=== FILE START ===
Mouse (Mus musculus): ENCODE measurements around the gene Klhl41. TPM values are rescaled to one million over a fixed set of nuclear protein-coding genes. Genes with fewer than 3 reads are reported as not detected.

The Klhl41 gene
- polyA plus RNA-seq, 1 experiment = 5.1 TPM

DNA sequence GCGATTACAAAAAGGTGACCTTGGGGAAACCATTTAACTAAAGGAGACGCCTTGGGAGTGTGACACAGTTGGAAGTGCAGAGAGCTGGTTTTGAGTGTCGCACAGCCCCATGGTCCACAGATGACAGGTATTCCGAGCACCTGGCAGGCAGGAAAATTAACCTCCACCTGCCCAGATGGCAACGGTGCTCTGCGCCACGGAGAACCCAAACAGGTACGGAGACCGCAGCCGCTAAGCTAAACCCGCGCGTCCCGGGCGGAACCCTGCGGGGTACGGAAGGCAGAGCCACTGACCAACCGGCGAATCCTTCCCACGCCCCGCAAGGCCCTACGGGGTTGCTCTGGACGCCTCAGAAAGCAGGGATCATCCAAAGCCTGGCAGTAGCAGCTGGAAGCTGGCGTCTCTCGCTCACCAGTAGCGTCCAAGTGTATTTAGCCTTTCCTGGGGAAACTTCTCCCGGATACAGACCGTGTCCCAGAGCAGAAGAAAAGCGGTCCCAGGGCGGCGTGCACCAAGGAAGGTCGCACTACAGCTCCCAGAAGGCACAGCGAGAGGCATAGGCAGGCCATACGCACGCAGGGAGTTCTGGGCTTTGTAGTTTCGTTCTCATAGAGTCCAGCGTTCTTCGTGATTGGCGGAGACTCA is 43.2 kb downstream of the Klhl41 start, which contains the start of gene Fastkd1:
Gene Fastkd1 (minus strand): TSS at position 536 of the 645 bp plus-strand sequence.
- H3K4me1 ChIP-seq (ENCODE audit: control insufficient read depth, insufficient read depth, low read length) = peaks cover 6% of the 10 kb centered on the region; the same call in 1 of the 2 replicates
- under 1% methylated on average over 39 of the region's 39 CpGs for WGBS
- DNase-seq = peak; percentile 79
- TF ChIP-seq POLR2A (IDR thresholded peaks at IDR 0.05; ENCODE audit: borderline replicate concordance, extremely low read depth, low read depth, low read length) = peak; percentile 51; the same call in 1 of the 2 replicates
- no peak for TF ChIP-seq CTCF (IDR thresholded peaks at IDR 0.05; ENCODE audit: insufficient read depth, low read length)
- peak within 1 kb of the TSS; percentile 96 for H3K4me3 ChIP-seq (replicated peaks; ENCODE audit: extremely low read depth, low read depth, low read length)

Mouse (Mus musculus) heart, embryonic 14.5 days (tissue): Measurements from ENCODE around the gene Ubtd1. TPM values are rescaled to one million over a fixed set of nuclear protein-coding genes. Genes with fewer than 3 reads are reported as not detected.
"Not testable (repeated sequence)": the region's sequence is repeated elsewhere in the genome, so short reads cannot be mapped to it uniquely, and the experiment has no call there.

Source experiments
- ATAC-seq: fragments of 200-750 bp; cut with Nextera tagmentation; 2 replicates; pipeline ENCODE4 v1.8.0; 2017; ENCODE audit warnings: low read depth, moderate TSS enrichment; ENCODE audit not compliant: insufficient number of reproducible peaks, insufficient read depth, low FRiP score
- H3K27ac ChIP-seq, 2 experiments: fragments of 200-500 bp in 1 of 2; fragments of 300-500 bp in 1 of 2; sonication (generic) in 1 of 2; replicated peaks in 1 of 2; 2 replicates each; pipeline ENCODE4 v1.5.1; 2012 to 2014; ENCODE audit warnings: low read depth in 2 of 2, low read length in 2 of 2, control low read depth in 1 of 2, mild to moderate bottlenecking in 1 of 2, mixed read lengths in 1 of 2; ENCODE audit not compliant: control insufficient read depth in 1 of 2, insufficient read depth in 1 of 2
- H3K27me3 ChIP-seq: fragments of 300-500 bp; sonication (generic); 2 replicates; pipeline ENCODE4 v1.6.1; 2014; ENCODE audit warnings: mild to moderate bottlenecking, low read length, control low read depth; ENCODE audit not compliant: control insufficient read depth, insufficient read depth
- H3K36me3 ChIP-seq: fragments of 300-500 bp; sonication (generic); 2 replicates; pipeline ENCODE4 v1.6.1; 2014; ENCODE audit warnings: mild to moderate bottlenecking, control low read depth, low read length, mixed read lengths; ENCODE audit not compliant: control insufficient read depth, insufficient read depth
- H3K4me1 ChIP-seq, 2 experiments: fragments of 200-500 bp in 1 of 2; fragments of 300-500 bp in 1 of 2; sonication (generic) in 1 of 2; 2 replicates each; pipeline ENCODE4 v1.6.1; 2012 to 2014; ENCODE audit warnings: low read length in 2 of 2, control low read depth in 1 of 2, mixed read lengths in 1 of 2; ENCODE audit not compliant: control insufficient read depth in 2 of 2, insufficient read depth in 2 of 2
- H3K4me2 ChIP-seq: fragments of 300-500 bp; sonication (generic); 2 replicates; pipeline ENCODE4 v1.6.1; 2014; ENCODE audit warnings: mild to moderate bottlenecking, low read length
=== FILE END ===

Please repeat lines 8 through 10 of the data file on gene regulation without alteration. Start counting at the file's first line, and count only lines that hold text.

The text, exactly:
- DNase-seq = peak; percentile 79
- TF ChIP-seq POLR2A (IDR thresholded peaks at IDR 0.05; ENCODE audit: borderline replicate concordance, extremely low read depth, low read depth, low read length) = peak; percentile 51; the same call in 1 of the 2 replicates
- no peak for TF ChIP-seq CTCF (IDR thresholded peaks at IDR 0.05; ENCODE audit: insufficient read depth, low read length)